Hindemith Violin Concerto; Kammermusik No 4; Tuttifäntchen

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Hindemith Violin Concerto; Kammermusik No 4; Tuttifäntchen

  • Concerto for Violin and Orchestra
  • Kammermusik No. 4
  • Tuttifäntchen Suite

Hindemith’s Violin Concerto of 1939 is a splendid piece, yet unaccountably has never enjoyed the same success as, say, Bartok’s Second. Beautifully constructed, it was written in exile on the eve of the Second World War, though one would never guess this from its easy lyricism. Hindemith’s earlier concerto, Kammermusik No. 4, was composed in 1925 at the height of his iconoclastic period. Very different pieces expressively as they are, Dene Olding plays both very well, with a warm, full tone, ably supported by Werner Andreas Albert and the Queensland orchestra. Guttman, in the only other coupling of the concertos, sounds thin and shrill by comparison; Olding and Albert are also snappier in tempo, shaving minutes off both works. That said, if the Kammermusik is the main priority the main recommendation must remain with Kolja Blacher for EMI, or Kulka in the Gramophone Award-winning Decca set. In the 1939 Concerto, Oistrakh and Fuchs lead the way (I would like to hear Blacher tackle it), though both these versions are around 40 years old. Olding’s is the best of the rest.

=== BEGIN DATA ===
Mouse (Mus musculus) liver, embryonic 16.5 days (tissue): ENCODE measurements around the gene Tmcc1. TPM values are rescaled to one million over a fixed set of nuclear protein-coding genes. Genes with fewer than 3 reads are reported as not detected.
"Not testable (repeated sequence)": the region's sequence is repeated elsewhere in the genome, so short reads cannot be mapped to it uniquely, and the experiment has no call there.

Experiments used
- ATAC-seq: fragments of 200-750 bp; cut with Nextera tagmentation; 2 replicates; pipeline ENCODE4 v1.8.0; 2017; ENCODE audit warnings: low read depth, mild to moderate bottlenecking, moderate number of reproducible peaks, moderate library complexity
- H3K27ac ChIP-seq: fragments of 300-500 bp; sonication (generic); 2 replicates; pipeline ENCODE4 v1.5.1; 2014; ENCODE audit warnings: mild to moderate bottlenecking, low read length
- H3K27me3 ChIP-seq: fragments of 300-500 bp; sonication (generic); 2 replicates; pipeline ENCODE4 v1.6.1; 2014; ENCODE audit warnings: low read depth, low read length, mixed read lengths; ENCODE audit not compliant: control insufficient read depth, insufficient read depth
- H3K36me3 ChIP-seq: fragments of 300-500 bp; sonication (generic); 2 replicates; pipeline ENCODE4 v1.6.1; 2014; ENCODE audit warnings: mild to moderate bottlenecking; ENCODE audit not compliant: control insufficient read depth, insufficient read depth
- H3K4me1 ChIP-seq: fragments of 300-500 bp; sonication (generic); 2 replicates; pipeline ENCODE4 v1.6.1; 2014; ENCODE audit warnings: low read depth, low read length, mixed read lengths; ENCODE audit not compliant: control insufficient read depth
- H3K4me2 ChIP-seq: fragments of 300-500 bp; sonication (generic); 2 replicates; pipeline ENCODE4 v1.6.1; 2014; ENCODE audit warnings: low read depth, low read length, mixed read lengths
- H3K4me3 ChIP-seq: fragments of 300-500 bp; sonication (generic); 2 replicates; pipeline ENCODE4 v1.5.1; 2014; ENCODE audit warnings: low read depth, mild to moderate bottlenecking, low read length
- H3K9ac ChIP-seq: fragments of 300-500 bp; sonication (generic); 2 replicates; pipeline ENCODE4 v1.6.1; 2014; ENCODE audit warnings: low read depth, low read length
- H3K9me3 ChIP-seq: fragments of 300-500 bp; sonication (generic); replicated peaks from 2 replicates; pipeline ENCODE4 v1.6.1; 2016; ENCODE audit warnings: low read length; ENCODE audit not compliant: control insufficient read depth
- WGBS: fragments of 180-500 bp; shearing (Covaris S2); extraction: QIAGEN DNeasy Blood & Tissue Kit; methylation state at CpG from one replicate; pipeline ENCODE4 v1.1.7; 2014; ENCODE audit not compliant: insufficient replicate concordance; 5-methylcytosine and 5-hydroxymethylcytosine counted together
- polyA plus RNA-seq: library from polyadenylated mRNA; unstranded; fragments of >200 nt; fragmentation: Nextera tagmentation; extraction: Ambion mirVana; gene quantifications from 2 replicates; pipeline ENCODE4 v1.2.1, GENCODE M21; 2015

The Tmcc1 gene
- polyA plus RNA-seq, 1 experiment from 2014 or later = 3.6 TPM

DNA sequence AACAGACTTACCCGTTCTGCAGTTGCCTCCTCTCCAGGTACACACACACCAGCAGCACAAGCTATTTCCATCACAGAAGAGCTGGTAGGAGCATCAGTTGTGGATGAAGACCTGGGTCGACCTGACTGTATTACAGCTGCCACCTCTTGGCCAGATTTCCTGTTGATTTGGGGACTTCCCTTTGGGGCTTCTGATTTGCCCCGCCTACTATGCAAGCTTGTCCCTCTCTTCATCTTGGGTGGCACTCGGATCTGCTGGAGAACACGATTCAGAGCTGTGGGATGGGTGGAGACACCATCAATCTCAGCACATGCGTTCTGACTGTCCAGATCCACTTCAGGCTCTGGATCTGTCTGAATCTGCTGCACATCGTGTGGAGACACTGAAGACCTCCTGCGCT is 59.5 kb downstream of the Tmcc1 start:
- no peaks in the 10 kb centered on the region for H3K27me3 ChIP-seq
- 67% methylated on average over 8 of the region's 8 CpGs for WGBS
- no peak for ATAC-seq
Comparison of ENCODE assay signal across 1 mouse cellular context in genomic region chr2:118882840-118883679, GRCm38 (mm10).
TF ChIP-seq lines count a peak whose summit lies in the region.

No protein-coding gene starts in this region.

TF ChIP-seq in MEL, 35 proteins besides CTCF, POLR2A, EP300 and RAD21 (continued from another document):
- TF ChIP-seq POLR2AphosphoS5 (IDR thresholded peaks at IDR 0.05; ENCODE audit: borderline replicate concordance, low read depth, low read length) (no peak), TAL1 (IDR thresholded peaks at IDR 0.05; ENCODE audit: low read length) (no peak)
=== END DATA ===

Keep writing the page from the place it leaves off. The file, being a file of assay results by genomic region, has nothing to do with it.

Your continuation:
The Tuttifantchen Suite, drawn from music to a children’s entertainment in 1922, makes for an odd bedfellow, neither top-notch Hindemith nor particularly recognizable as the work of the same composer. Incidental Sibelius, low-grade Elgar, even Scott Joplin emerge rather from its pleasant-enough weft. ASV’s couplings of the Concerto for Orchestra, Ragtime and Suite of French Dances are more characterful, and Tortelier give a better performance on Chandos and also has the benefit of a superior recording.'

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